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I am not sure if I can post this sort of question (apologies in advance) but I am trying to build something from this blog post.

# mkdir wkthumb
# cat > wkthumb.cpp

# qmake -project
# qmake && make
# ./wkthumb

I have no experience with this, but I download all the files needed in the directory wkthumb using git. I have gone inside this directory and tried to execute cat > wkthumb.cpp - this just hangs for me. In addition, I thought cat was supposed to be used like this: cat file1.txt file2.txt > file3.txt? The above is blank with the first arguments?

I am using Fedora Core 10.

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Does the "#" prompt mean you're running as root? That's dangerous. Create a user account and use it for anything not involving system administration. There's just too many ways to trash your system as root. –  David Thornley Apr 9 '10 at 20:56

4 Answers 4

up vote 2 down vote accepted

The command

cat > wkthumb.cpp

reads from stdin and writes to the file wkthumb.cpp. When you run that it's not hanging, but rather it's waiting for you to type some source code. Copy and paste the source code in that blog post, followed by CtrlD Enter to create the wkthumb.cpp file.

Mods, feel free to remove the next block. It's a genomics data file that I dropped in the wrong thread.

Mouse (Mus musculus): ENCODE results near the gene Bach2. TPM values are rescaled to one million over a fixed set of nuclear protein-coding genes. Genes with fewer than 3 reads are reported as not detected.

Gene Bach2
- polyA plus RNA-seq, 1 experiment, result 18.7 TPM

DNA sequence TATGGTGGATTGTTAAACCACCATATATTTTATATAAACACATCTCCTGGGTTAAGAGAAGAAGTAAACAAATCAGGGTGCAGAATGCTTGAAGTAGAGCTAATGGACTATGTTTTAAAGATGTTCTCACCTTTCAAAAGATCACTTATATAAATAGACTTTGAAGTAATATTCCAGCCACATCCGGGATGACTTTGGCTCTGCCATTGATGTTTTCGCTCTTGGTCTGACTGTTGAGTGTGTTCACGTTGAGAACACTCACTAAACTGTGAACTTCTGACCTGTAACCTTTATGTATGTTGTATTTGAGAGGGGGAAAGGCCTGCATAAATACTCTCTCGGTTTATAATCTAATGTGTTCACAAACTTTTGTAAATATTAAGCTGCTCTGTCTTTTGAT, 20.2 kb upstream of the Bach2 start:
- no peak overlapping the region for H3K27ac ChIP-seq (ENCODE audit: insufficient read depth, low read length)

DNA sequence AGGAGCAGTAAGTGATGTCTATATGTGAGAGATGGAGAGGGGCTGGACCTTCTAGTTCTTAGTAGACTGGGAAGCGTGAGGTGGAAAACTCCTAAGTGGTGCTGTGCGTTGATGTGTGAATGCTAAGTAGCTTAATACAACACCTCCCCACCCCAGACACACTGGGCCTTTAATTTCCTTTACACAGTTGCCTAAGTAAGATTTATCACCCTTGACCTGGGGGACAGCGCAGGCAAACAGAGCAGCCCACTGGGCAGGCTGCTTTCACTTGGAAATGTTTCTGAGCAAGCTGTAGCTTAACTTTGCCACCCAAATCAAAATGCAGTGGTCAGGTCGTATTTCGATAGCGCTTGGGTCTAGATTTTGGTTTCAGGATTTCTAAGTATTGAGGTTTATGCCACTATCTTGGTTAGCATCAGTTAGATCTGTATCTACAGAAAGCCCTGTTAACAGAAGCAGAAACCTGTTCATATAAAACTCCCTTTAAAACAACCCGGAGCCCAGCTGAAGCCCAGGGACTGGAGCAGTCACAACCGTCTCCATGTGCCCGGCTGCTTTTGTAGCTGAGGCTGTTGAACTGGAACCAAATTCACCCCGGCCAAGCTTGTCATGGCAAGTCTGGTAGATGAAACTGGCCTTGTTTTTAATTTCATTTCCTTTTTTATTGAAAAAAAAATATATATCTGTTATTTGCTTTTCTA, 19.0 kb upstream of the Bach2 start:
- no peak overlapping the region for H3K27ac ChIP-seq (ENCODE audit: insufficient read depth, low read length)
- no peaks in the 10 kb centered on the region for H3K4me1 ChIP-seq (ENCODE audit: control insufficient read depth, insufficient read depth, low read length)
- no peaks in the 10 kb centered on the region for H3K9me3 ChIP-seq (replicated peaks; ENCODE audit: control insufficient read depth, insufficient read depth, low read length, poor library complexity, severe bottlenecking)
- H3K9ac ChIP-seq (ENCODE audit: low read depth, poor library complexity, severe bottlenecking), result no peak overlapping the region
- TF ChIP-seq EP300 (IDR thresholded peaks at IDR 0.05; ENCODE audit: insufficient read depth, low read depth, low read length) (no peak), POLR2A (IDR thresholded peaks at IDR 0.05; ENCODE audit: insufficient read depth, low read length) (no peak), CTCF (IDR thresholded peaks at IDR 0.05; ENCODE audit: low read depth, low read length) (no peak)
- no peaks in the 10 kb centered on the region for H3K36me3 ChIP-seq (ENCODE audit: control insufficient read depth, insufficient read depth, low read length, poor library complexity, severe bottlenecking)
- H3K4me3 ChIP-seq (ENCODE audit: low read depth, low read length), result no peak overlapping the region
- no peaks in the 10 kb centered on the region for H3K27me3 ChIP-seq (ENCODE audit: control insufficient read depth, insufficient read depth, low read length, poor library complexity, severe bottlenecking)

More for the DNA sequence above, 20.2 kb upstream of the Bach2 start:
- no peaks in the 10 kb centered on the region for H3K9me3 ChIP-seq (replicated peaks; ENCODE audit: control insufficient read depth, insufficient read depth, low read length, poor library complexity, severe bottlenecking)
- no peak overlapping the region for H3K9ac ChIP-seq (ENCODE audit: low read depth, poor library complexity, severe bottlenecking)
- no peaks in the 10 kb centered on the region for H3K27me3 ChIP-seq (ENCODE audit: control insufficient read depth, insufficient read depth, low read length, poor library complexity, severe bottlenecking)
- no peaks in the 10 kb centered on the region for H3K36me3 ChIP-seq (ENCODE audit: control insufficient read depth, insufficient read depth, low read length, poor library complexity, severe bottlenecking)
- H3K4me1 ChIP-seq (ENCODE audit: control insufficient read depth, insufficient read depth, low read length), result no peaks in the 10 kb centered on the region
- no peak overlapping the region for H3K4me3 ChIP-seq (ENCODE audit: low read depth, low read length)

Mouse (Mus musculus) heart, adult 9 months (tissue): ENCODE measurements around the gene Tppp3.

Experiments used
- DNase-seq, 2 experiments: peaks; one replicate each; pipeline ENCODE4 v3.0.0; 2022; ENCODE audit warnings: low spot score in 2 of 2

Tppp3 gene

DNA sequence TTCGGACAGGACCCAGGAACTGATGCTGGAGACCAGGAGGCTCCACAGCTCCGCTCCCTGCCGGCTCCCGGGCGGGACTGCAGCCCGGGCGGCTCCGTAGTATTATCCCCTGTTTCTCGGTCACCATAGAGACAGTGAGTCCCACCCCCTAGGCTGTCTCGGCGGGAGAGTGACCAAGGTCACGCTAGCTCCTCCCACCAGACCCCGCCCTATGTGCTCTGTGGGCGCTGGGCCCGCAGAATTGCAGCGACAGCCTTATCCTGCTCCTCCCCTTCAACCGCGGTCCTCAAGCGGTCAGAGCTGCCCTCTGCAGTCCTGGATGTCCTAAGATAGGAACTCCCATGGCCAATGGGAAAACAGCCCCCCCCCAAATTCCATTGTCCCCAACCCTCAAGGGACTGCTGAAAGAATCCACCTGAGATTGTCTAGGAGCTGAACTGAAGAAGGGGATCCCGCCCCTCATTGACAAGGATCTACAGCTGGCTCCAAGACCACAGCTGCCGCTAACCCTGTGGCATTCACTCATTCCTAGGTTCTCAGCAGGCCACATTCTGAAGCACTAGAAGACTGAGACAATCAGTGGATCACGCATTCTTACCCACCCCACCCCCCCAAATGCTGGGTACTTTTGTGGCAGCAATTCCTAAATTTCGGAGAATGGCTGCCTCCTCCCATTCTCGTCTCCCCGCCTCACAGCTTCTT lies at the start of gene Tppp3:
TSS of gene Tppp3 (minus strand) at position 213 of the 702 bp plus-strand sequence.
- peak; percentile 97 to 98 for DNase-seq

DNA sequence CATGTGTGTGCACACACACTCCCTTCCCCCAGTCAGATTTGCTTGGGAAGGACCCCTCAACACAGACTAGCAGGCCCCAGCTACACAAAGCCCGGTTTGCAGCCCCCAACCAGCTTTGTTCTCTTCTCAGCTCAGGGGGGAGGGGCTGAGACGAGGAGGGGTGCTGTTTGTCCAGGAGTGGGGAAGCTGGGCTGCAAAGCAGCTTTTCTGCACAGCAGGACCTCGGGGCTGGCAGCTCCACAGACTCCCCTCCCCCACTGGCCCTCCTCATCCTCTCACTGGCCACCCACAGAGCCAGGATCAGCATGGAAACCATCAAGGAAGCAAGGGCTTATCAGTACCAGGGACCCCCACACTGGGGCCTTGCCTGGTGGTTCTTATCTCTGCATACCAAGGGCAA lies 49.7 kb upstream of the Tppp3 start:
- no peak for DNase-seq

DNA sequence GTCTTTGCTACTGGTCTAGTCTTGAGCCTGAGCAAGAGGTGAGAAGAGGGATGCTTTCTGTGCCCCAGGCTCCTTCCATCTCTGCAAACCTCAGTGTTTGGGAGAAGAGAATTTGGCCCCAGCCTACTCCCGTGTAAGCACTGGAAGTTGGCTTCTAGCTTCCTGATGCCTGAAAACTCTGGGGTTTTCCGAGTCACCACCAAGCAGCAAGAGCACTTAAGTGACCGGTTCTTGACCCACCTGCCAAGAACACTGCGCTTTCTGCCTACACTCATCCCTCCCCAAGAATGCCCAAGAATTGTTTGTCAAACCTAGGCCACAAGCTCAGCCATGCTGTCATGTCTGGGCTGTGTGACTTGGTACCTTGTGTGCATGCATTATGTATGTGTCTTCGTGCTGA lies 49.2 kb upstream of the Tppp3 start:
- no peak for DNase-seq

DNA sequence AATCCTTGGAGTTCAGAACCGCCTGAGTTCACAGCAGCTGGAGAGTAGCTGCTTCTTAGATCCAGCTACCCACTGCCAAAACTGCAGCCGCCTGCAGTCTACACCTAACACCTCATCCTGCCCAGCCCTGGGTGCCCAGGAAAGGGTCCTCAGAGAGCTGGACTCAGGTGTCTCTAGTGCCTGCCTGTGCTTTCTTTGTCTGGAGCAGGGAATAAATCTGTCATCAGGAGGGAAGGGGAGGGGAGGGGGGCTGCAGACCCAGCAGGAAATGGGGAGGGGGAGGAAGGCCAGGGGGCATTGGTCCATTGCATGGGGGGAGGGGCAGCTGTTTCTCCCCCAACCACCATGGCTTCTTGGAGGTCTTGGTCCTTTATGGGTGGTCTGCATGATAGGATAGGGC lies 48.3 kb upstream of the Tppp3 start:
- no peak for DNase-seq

Or, if you've already downloaded wkthumb.cpp through some other method, simply skip the above step.

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Oh dear - noob alert! Thank you for the explanation. I did not realise thats how cat worked. :) –  Abs Apr 9 '10 at 20:47

cat with no input is expecting to read from the console. THis is why it appears to be hanging

put

 cat > wkthumb.cpp <<"END"
 ..
 c++ code from blog
 ...
 END
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If you run cat without file argument(s), it reads input from stdin. If you run it like he's doing, it will basically read whatever you type, and pipe it into the file, until you hit CRTL-D (EOF).

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When this appears in a script it takes input from stdin (the keyboard). I'm guessing, but I think you are supposed to type (or paste) the C++ program listed below the script.

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